Earnings season couldn’t be coming at a better time for the stock market. With it being tossed around like a boat in the Bering Sea, focus needs to return to fundamentals. Investors expect to be assuaged that earnings for the first quarter of 2018 are growing robustly with a boost from the outsized tax cuts enacted in December.
After 2017, investors might have forgotten what volatility felt like. After the stock market’s peak on Jan. 26, the VIX, the so-called fear index in the market, has essentially doubled.
Since its peak, the S&P 500 is down 8 percent as of April 11. The Dow has seen several multi-hundred-point swings for a couple of months now, but these moves are not due to changing U.S. Federal Reserve expectations or economic prospects.
Three things have been contributing to the volatility, according to RBC Wealth Management’s Alan Robinson: fears of a global trade war, concerns over inflation and building wage pressures in the United States, and regulatory headwinds in tech’s future after the Facebook data scandal.
But these factors aren’t crimping the first-quarter earnings outlook, and RBC is expecting 18 percent year-over-year growth—9 percent is organic growth, 7 percent is the boost from the tax cuts, and 2 percent comes from share buybacks.
But all is not as rosy as it was at the start of the year. With the rise in volatility, RBC trimmed its year-end S&P 500 target to 2,890 from 3,000 and its earnings-per-share (EPS) estimate to $151 from $155. That implies an 8 percent increase in the stock index from the end of 2017.
“If you strip out the extraordinary items and just focus on that 9 percent organic growth, that’s pretty good,” Robinson said in a phone interview. “It’s commensurate with the leading indicators. It also plays to this idea that we expect the stock market to be up 8 percent for the year.”
Goldman Sachs’ chief U.S. equity strategist David Kostin has a year-end target of 2,850 and said in a note to clients, “Trade tensions represent a minimal risk to S&P 500 earnings in aggregate.”
The focus of a company’s operations doesn’t necessarily have to be on finding a “place to hide” in the case of a trade war. Robinson said RBC sees earnings growing at roughly the same rate for domestically focused U.S. companies and internationally focused ones.
“We’re looking for 8.5 percent core growth for U.S. exporters and 8.7 percent core growth for U.S. domestic companies,” he said.
J.P. Morgan notes that sanctions are still a fraction of imports in relation to GDP and that trade policy, for the moment, is more theatre than reality. It’s negotiating tactics and posturing, but it’s certainly driving short-term volatility.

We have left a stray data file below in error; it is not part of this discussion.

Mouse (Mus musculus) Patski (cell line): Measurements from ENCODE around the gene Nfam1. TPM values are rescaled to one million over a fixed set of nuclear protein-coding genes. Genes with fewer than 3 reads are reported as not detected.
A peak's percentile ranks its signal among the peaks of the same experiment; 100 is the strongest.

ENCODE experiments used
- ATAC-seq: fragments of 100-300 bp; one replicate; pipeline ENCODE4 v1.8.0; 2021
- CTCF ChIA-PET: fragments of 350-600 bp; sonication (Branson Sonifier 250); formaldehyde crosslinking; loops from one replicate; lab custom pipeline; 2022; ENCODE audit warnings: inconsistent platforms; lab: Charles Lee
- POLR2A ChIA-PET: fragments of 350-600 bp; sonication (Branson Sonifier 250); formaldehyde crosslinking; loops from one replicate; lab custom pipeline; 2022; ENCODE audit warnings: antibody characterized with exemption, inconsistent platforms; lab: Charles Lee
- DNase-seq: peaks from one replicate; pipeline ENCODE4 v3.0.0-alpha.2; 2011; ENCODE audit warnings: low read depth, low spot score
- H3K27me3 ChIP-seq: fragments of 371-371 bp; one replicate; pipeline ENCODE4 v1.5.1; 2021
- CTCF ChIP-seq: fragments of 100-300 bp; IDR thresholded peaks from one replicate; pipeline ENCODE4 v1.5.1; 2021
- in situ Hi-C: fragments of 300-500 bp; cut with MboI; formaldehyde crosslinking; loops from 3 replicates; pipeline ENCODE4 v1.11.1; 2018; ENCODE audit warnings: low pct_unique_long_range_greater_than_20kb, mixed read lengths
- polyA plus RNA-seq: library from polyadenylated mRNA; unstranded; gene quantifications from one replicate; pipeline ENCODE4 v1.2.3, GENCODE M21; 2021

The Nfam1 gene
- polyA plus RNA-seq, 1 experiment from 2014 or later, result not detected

Threats of a trade war are not good for market sentiment, but so far it doesn’t appear to be affecting fundamentals.
The number of companies issuing negative EPS guidance is well below the five-year average, while the number of companies issuing positive EPS guidance is well above the five-year average, according to FactSet. Tech, as a sector, is leading S&P 500 companies in issuing positive guidance for the first quarter. This is being driven by upward revenue guidance, due to the lower tax rate.
“[There’s] room for the U.S. economy to beat to the upside,” said Blackrock Canada’s chief investment strategist Kurt Reiman in an interview with BNN. However, he says the range of possible outcomes is now wider given the potential for trade tariffs and fiscal policy raising inflation, which could force the Fed to raise rates faster.
Reiman is upbeat on the U.S. earnings. “We recently raised our exposure to the U.S. because of that outsized earnings growth,” he said.
Rates and Credit
The Fed’s rate hike regime is of less concern to markets, said Robinson, since the central bank has telegraphed its intentions quite clearly and rates will still be stimulative for some time.
“We are still in the phase of removing accommodation rather than actively tightening rates beyond the equilibrium level,” Robinson said.
Markets expect another two rate hikes this year and as long as the Fed stays within one rate hike of that projection, “We should be OK,” said Robinson.
“High net worth investors really only worry about one thing fundamentally when it comes to their investments and that’s whether we’re approaching a recession or not,” Robinson said. And a recession looks highly unlikely in the next six to nine months, he added.
The modest rise in inter-bank lending rates is not pointing to stress in the loan market, and corporate bond spreads haven’t moved wider due to broad concerns about credit, said Robinson.
“I would generally characterize this as a market where high net worth investors are selectively looking to put more money to work on this pullback rather than reassessing their investment strategy in a wholesale manner,” Robinson said.
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